Hogan for Maryland

Governor Hogan’s CNN Op-Ed: There’s no time for Baltimore bridge finger-pointing when livelihoods are on the line

The piece can be read online here.

America may be politically divided at historic levels, but there is no red or blue economy. As Congress comes back into session for the first time since the Francis Scott Key Bridge collapse, leaders of both parties must recognize this truth. The fallout from this tragedy is not just a Baltimore or Maryland issue. The economic consequences of bringing one of America’s most important ports to a standstill are already rippling across the country for workers and consumers in states with Republican and Democratic majorities.

The March 26 collapse, following a container ship running into a bridge pillar, resulted in the loss of six lives and the destruction of a critical transportation corridor over the Patapsco River. Debris from the collision blocked access to the Port of Baltimore. This port is the largest entry point in the United States for sugar and large agricultural and construction equipment such as tractors, farming combines, forklifts, bulldozers and heavy-duty trucks. Just as American farmers prepare to plant their crops, we can’t afford to lose access to the critical equipment they need to feed our country.

Impeded access to the port also has a profound impact on the automobile market as Baltimore is a critical national entry point for cars and trucks, handling 850,000 just last year. After years of supply chain challenges in the automobile market that harmed workers, auto dealers and hard-working families who struggled to find an affordable vehicle, even greater disruptions will be devastating. Effects from the port closure are already being felt across the auto industry nationwide, such as in Louisiana and Florida.

This isn’t a theoretical problem. Over the past few years, we saw how supply chain disruptions produced by a global pandemic created hardships and drove unaffordable prices. At that time, while many ports across the country faced crippling bottlenecks, the Port of Baltimore remained operational and even added container ships to pick up the slack, thanks to investments my administration made to expand the operations of the port. Now, this critical national resource has been at least temporarily taken off the board.

When unexpected disasters threaten our nation, Congress has traditionally stepped up to offer support in a bipartisan fashion — disasters do not discriminate between red and blue victims or districts. However, in recent years, even disaster relief has increasingly become just another partisan football, as victims of Hurricane Sandy who waited months for aid to be approved remember. That cannot happen as we recover from the bridge collapse.

There is no room for delays, finger-pointing or crazy conspiracy theories. Saner heads must prevail. Republicans and Democrats at the local, state and federal levels must put aside their sacred cows and get this done.

First, leaders should work together to provide immediate financial support for the thousands of hard-working longshoremen and other employees related to port operations who are now out of work. This is not charity. It is a necessary investment to prevent this short-term challenge from creating longer-term disruptions. If these skilled workers are forced to find work elsewhere, then it will take far longer to get the port back up and running even after the channel is cleared and opened in the next several weeks.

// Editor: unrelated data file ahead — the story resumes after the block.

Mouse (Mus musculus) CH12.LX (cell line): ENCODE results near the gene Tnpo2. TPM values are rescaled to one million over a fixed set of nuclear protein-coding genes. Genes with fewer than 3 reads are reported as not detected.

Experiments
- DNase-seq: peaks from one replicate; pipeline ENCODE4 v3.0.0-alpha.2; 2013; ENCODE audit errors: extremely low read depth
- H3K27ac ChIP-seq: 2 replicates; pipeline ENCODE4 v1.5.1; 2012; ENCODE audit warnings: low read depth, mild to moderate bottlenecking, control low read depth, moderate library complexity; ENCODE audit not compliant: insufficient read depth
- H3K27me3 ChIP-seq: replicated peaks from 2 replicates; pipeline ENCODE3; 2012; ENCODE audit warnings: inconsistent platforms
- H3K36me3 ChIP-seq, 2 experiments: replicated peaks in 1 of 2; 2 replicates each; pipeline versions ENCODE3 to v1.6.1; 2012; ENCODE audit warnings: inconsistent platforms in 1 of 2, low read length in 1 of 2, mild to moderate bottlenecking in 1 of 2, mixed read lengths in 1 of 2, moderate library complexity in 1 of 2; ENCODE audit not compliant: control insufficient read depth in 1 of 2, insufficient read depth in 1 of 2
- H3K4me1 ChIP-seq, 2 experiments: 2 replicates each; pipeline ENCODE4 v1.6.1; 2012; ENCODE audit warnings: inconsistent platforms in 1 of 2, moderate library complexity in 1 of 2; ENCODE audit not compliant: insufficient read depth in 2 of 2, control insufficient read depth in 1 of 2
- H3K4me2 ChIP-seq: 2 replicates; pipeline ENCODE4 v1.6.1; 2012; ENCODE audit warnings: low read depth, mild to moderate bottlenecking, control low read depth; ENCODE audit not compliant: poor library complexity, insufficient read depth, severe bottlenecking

Second, do not waste time debating other unrelated issues that could delay funding to remove debris from the collapse and rebuild the Francis Scott Key Bridge. Rebuilding the bridge is vital to the operations of the port and vital to Interstate 695 traffic as well, with 12.5 million vehicles crossing the bridge in 2023. It’s critical we pursue the maximum possible settlement from the operator of the ship that caused the collapse, but that cannot be an excuse for inaction. Our economy can’t wait for a protracted political or legal process to extract payment before rebuilding.

Third, Congress must cut unnecessary red tape and simplify the environmental and the Endangered Species Act review to get the bridge rebuilt as quickly as possible. Some are already saying that red tape will slow down the process several years. That is unacceptable. In 2022, when I was leading Maryland, we opened the new Nice-Middleton Bridge across the Potomac, which is similar in size to the Francis Scott Key Bridge, under budget and ahead of schedule.

We should not tolerate political, legal or regulatory delays in building a bridge that is already an integral part of our economy. This doesn’t mean cutting corners. We must fully comply with all environmental and safety rules, but cut out the ability for activist groups to potentially needlessly delay the process and tie it up in endless legal proceedings.

There is a clear precedent for a bipartisan approach with as few barriers as possible. In August 2007, the I-35W Mississippi River bridge in Minneapolis suffered a catastrophic failure and collapsed, killing 13 people. Within only a few days, the House and Senate unanimously passed and President George W. Bush signed into law funding to rebuild the bridge with an expedited permitting process. In just 13 months, the bridge was replaced and open to traffic.

Recovering from such a disaster wasn’t a partisan issue then, and it shouldn’t be now. With livelihoods and our economy on the line, we must cut through the partisan nonsense, hold both parties accountable and get stuff done. That is what Marylanders and our nation really want from their leaders. This is much bigger than politics. We rise and fall together as one nation. And the Francis Scott Key Bridge must rise again soon.

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